After reading Cathedrals
of Kudzu, I am sure that I sit on the first pew of Hal Crowther’s
church as his wife Lee Smith leads the singing.
Essayist Hal Crowther
takes a stand on his beliefs and presents evidence in such a way to make
the reader think about the subject and likewise take a stand.
the PCing of southern literature. There
is actually a movement to change the words in classics by Eudora Welty to
make them politically correct. Forgetting
that the works as written are an historical record of the culture of that
period. He also addresses the attacks some white authors – Janice
Daugharty for one – have experience because they dared to write in the
voice of a black character.
The value of Erskine
Caldwell to southern literature is called into question.
Caldwell created the southern stereotypes that Hollywood has used
for stock characters in movies and television for decades.
Crowther’s most condemning note on Caldwell is when he uses a
quote from Caldwell against him. Erskine
Caldwell is said to have said, he was “a writer, not a reader.”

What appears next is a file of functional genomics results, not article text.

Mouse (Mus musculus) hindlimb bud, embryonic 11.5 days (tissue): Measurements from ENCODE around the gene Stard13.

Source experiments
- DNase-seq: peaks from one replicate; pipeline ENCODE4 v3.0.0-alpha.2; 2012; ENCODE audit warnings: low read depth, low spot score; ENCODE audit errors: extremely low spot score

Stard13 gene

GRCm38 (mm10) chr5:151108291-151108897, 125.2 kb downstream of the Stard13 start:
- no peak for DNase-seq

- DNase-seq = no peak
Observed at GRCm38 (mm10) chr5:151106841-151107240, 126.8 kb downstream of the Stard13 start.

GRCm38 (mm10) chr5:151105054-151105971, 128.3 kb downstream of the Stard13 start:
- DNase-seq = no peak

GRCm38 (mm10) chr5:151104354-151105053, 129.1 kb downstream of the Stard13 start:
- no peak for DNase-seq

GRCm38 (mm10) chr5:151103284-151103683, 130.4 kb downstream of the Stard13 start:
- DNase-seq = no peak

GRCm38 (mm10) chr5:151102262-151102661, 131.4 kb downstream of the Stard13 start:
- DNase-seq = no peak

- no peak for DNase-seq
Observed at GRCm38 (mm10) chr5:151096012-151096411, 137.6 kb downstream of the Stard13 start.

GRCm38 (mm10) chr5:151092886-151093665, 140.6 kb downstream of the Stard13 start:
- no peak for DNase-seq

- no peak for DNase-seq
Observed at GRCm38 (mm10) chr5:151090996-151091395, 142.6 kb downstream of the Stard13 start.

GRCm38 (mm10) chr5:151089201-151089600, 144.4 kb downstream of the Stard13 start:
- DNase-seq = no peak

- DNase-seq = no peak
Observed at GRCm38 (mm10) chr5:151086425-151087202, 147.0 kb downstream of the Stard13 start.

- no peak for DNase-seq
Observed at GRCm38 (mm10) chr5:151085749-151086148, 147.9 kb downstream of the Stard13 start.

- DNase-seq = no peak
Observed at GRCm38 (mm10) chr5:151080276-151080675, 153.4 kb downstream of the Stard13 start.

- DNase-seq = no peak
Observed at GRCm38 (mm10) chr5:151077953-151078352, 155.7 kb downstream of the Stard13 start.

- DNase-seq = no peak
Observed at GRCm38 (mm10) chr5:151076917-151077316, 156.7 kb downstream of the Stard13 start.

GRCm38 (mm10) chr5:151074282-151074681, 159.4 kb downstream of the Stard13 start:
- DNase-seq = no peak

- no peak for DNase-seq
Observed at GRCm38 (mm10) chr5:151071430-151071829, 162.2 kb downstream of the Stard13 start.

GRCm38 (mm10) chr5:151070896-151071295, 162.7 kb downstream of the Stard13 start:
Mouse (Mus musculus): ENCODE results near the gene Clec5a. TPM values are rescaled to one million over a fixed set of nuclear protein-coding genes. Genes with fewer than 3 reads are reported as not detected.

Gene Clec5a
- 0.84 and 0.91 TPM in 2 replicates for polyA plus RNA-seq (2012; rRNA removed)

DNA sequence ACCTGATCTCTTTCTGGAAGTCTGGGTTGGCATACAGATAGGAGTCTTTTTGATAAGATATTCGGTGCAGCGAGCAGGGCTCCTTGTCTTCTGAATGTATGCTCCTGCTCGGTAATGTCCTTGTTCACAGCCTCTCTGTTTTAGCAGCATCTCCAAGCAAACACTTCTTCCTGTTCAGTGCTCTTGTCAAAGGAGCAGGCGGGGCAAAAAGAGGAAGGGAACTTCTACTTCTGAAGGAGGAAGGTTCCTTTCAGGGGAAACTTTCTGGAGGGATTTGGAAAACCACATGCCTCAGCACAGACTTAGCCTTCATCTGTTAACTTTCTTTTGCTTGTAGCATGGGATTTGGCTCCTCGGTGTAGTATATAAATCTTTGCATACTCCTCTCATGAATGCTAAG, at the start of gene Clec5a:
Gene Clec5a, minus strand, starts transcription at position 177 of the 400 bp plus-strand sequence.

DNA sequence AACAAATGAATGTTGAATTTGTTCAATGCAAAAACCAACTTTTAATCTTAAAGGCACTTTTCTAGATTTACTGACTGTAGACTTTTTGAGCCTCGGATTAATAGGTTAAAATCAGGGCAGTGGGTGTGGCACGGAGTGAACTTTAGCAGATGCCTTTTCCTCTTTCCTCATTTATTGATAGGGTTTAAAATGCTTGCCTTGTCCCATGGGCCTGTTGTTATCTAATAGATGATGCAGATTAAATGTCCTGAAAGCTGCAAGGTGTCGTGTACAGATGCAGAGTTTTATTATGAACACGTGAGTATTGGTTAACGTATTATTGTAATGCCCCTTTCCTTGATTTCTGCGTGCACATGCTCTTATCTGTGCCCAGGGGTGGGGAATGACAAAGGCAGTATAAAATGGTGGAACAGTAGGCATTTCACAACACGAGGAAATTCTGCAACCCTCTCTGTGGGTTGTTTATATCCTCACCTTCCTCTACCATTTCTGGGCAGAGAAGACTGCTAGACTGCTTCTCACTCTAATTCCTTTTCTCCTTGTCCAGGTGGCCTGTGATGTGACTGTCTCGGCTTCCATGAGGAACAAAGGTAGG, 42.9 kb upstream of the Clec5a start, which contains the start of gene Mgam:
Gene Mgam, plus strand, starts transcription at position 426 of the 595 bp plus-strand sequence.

Crowther concludes, “a writer who boasts that he doesn’t read
is like a fish who boasts that he doesn’t need water.
It won’t be long before we’re holding our noses.”
Crowther writes about
Southerners who took up the sword. He
takes on the Civil War from Stonewall Jackson to the Ku Klux Klan.
In “The Twelve Apostles,” he addresses the Fugitives –
Vanderbilt’s Agrarian poets – as trying to hold onto a romanticized
past. Crowther points out in
“From Auschwitz to Alabama” that one of the most shameful abuses to
black men was ordained by the U.S. government not the South.
In a series of essays
dealing with religion in the South, Crowther takes on snake-handling,
radio preachers, and Elvis. He
ends the book with essays on North Carolina and his father.
The illustrations by
Steven Cragg add personality to the essays on James Dickey, Stonewall
Jackson, Pat Robertson and Doc Watson. Most of the essays first appeared in The Oxford American,
and this collection makes a second reading a joy. So, from the first pew -- AMEN.
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